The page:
Do you text?

March 4, 2010
By tyana.bug BRONZE, Martinsville, Ohio
tyana.bug BRONZE, Martinsville, Ohio
1 article 0 photos 0 comments

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Suddenly, those who talk on their cell phones while driving are considered less dangerous now when compared to drivers who are staring at their cell phones texting.
Texting while driving is no “LOL” matter. Teenagers are at the biggest risks of car accidents while texting and driving. Nowadays, more and more teenagers are texting and half of those teens are drivers.
Text messaging has become the fastest new way to keep in touch with family and friends. While sending text messages is fun, texting behind the wheel is dangerous and can cause car accidents resulting in personal injuries or death.
According to a study conducted by AAA and Seventeen Magazine, 61% of teens admit to risky driving habits and 46% of that 61 say that they text message while driving.
Driving while texting is just as dangerous as driving while intoxicated or driving under the influence of marijuana. Any activity that distracts or takes your eyes off the road is dangerous and that includes texting and talking on cell phones. Just imagine trying to write on a piece of paper and drive at the same time, it’s just not possible, that’s the same with text messaging while driving.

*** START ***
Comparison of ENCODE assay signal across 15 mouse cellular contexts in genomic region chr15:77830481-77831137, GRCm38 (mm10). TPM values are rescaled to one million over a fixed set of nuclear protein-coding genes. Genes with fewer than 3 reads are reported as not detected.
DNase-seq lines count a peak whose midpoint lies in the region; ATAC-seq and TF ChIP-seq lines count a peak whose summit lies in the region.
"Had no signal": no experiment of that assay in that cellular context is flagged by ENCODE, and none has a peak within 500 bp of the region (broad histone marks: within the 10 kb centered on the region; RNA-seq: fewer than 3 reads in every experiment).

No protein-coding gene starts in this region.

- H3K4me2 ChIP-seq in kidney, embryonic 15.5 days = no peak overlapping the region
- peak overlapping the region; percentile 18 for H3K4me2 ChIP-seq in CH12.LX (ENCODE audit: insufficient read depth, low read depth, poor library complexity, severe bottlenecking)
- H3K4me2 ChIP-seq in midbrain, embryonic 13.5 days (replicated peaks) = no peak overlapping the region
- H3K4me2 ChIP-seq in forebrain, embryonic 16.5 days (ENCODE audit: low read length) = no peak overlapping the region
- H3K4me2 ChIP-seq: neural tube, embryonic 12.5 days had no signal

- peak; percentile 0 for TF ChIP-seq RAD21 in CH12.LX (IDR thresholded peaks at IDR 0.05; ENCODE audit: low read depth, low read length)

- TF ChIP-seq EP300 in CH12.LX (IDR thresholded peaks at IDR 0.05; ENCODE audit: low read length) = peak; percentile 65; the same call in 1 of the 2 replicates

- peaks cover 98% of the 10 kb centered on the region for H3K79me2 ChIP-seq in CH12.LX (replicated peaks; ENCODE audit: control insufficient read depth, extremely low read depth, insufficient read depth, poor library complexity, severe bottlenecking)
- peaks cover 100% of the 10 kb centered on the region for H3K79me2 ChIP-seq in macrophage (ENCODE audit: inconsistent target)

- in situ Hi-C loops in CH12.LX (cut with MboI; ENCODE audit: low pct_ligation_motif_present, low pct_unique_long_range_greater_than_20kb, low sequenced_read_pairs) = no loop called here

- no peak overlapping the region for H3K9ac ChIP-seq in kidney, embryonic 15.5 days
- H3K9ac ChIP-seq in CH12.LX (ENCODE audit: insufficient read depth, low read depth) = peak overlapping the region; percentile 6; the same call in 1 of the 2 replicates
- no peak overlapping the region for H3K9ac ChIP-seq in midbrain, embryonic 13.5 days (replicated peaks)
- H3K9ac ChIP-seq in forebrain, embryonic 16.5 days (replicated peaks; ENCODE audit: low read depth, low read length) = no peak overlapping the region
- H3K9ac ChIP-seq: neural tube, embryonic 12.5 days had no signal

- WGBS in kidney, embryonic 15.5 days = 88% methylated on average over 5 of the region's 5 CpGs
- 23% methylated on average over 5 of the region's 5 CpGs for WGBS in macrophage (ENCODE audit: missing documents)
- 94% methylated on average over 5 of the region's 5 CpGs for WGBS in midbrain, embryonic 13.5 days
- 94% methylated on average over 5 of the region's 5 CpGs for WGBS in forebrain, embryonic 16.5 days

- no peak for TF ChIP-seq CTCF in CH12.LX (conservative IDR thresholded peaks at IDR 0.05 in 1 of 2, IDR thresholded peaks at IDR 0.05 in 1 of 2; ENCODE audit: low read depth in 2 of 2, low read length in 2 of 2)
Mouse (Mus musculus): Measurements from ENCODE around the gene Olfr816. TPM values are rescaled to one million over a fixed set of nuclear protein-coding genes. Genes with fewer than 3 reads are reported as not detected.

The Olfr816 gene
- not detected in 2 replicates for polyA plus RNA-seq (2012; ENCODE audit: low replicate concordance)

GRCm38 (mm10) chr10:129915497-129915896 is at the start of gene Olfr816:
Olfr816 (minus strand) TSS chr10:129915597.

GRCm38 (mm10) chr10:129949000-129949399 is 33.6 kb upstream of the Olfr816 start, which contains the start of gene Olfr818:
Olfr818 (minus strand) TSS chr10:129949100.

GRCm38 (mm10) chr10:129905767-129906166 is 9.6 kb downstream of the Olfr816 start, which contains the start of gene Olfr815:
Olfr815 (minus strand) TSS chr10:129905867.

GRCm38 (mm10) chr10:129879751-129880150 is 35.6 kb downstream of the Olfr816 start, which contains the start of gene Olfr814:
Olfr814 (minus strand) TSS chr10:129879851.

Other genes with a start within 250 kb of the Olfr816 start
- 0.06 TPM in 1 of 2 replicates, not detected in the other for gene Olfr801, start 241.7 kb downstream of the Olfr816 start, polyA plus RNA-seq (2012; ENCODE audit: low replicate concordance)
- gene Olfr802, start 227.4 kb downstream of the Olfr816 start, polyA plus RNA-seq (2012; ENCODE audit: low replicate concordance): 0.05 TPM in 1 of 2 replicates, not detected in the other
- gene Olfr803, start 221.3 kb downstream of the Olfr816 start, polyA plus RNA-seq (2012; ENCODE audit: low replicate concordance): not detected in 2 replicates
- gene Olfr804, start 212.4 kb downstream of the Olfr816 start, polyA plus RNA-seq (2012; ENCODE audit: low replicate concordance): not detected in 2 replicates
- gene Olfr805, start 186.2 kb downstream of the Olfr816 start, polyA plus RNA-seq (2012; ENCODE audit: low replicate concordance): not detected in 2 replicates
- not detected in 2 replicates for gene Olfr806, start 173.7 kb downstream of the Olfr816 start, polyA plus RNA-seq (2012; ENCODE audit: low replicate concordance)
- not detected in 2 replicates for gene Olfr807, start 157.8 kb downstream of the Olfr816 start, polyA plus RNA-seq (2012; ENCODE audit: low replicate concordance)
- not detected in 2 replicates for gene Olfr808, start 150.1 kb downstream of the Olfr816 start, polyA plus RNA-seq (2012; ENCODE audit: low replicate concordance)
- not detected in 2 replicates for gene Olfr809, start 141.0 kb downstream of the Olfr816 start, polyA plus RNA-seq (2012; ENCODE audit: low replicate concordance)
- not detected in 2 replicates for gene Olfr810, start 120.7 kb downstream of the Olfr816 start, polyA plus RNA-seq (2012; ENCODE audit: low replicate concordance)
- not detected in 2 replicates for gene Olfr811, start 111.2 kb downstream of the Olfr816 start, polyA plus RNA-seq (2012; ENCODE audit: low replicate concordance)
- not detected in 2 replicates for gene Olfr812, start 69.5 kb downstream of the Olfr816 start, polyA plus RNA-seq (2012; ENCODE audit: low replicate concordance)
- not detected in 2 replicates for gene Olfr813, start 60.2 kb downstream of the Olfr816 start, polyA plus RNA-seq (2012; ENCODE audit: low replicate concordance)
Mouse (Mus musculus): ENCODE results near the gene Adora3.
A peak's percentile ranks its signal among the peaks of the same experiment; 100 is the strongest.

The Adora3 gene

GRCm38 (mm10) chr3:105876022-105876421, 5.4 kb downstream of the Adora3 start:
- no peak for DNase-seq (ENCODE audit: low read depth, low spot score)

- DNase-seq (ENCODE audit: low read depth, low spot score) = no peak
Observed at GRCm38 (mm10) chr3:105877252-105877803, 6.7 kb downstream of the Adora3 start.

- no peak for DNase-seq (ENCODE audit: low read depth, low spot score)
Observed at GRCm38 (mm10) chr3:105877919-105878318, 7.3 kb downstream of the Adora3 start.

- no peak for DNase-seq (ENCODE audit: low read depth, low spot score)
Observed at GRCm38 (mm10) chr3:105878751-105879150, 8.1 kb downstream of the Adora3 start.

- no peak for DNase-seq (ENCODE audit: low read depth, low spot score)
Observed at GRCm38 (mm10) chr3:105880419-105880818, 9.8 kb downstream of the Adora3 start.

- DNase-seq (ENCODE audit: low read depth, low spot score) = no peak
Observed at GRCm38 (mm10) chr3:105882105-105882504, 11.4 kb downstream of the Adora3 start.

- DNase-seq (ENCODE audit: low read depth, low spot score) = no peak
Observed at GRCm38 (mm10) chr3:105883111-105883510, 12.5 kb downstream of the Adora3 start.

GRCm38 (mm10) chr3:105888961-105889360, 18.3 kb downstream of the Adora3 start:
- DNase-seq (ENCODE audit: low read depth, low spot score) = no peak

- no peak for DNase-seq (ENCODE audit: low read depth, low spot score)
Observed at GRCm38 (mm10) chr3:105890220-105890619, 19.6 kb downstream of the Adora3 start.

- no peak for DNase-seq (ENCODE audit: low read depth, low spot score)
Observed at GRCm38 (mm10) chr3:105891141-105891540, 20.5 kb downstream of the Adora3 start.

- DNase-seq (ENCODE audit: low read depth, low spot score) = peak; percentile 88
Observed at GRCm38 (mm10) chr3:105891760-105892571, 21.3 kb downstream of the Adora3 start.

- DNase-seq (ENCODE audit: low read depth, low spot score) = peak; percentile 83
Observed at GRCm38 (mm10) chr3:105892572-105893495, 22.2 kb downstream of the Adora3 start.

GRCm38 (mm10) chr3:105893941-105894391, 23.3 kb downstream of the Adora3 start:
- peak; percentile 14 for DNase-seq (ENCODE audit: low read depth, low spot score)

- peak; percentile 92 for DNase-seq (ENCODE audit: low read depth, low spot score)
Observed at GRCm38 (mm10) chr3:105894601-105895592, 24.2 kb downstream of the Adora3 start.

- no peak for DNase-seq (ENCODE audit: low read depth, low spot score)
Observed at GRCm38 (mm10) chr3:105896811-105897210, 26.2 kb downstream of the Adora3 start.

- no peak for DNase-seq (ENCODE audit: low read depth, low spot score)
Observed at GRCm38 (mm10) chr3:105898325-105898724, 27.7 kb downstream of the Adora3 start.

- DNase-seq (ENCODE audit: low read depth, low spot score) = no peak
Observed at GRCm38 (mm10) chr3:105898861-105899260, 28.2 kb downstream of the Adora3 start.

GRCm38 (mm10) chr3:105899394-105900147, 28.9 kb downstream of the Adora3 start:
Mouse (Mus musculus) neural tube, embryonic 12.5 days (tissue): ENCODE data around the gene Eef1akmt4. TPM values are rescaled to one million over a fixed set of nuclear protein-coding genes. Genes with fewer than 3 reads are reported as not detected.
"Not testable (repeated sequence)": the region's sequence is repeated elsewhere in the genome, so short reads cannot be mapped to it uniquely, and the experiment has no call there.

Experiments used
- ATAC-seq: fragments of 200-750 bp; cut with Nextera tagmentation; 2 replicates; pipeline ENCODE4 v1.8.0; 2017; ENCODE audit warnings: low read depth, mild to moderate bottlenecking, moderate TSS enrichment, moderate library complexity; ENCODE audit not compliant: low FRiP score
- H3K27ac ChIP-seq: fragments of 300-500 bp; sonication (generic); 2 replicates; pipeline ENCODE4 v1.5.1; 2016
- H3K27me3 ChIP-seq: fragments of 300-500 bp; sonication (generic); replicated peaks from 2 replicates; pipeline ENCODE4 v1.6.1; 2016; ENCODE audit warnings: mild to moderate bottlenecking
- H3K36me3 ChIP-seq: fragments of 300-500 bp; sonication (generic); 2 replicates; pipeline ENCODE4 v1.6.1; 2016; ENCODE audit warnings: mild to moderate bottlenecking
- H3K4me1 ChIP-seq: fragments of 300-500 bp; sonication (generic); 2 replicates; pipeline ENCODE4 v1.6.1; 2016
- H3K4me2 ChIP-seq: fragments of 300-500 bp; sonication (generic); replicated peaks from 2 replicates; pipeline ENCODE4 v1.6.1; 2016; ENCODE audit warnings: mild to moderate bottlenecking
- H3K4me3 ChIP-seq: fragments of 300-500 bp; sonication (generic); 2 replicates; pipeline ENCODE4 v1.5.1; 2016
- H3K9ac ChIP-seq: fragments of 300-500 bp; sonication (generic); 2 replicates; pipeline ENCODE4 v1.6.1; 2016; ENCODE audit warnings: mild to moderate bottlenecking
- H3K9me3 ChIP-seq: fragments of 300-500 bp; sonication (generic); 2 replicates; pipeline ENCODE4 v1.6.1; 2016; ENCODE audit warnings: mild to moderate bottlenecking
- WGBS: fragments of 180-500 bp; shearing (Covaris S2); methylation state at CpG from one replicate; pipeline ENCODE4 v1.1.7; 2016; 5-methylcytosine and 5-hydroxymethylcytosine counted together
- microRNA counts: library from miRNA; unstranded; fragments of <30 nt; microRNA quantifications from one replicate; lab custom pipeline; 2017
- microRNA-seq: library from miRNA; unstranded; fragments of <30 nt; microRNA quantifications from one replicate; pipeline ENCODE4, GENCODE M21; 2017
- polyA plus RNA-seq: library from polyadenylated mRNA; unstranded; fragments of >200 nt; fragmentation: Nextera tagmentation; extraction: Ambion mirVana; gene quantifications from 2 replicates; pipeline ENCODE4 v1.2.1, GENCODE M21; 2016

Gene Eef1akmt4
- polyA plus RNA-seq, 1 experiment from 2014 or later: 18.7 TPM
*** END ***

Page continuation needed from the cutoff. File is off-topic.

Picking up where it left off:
Fourteen states, including the home states of three of the bill’s sponsors, and the District of Columbia already have laws barring texting while driving: Alaska, Arkansas, California, Colorado, Connecticut, Louisiana, Maryland, Minnesota, New Jersey, North Carolina, Tennessee, Utah, Virginia, and Washington,.
Should Ohio ban texting while driving also? The answer is yes. Banning texting while driving will help prevent car accidents and save many lives.
People should be more considerate of others while behind the wheel. the Virginia Tech Transportation Institute concluded that people who send text messages while driving are 23 times more likely to be in a crash (or what they call a near-crash event)than nondistracted drivers. Parents of teens who drive should talk to their children about the risks and dangers of texting and driving.
Five seconds. That’s the average amount of time drivers sending text messages stare at their phones. It’s only logical that bad things can happen when a driver takes at least one hand and both eyes off the road for a full five seconds.
It seems like common since not to text while the car is moving, sort of the same as why one shouldn’t stick metal into an electrical socket, or eat lead paint chips.

The author's comments:
This article is something i wrote for my journalism class.

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